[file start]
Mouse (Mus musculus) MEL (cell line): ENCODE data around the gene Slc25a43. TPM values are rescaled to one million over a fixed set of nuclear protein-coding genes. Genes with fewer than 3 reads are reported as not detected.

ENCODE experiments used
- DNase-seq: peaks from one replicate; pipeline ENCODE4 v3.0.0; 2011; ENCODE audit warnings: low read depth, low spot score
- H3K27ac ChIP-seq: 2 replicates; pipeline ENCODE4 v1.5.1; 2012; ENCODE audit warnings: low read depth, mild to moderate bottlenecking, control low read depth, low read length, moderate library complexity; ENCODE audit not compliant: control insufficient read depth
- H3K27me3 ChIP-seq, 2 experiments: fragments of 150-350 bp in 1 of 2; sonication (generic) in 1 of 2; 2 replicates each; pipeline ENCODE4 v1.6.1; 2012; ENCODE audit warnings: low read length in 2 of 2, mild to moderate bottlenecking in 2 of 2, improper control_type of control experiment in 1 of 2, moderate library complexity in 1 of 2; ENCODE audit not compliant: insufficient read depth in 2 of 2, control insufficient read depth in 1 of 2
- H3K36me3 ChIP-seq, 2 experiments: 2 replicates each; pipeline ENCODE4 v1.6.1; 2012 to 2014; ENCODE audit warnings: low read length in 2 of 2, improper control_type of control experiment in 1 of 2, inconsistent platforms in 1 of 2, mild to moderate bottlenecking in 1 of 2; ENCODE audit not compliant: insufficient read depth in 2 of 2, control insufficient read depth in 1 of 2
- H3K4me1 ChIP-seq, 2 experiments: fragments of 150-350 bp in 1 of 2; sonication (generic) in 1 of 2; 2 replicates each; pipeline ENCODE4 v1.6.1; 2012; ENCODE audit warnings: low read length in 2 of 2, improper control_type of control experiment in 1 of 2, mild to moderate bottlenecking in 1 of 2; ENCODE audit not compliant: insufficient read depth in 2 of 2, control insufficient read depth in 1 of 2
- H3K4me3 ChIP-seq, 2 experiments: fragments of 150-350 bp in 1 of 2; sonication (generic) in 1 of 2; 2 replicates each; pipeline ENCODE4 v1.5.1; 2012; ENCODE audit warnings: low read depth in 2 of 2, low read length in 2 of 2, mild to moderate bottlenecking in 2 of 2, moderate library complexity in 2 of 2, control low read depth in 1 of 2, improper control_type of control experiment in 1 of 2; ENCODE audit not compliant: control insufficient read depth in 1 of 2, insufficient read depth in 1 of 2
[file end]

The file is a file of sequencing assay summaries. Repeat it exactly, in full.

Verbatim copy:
Mouse (Mus musculus) MEL (cell line): ENCODE data around the gene Slc25a43. TPM values are rescaled to one million over a fixed set of nuclear protein-coding genes. Genes with fewer than 3 reads are reported as not detected.

ENCODE experiments used
- DNase-seq: peaks from one replicate; pipeline ENCODE4 v3.0.0; 2011; ENCODE audit warnings: low read depth, low spot score
- H3K27ac ChIP-seq: 2 replicates; pipeline ENCODE4 v1.5.1; 2012; ENCODE audit warnings: low read depth, mild to moderate bottlenecking, control low read depth, low read length, moderate library complexity; ENCODE audit not compliant: control insufficient read depth
- H3K27me3 ChIP-seq, 2 experiments: fragments of 150-350 bp in 1 of 2; sonication (generic) in 1 of 2; 2 replicates each; pipeline ENCODE4 v1.6.1; 2012; ENCODE audit warnings: low read length in 2 of 2, mild to moderate bottlenecking in 2 of 2, improper control_type of control experiment in 1 of 2, moderate library complexity in 1 of 2; ENCODE audit not compliant: insufficient read depth in 2 of 2, control insufficient read depth in 1 of 2
- H3K36me3 ChIP-seq, 2 experiments: 2 replicates each; pipeline ENCODE4 v1.6.1; 2012 to 2014; ENCODE audit warnings: low read length in 2 of 2, improper control_type of control experiment in 1 of 2, inconsistent platforms in 1 of 2, mild to moderate bottlenecking in 1 of 2; ENCODE audit not compliant: insufficient read depth in 2 of 2, control insufficient read depth in 1 of 2
- H3K4me1 ChIP-seq, 2 experiments: fragments of 150-350 bp in 1 of 2; sonication (generic) in 1 of 2; 2 replicates each; pipeline ENCODE4 v1.6.1; 2012; ENCODE audit warnings: low read length in 2 of 2, improper control_type of control experiment in 1 of 2, mild to moderate bottlenecking in 1 of 2; ENCODE audit not compliant: insufficient read depth in 2 of 2, control insufficient read depth in 1 of 2
- H3K4me3 ChIP-seq, 2 experiments: fragments of 150-350 bp in 1 of 2; sonication (generic) in 1 of 2; 2 replicates each; pipeline ENCODE4 v1.5.1; 2012; ENCODE audit warnings: low read depth in 2 of 2, low read length in 2 of 2, mild to moderate bottlenecking in 2 of 2, moderate library complexity in 2 of 2, control low read depth in 1 of 2, improper control_type of control experiment in 1 of 2; ENCODE audit not compliant: control insufficient read depth in 1 of 2, insufficient read depth in 1 of 2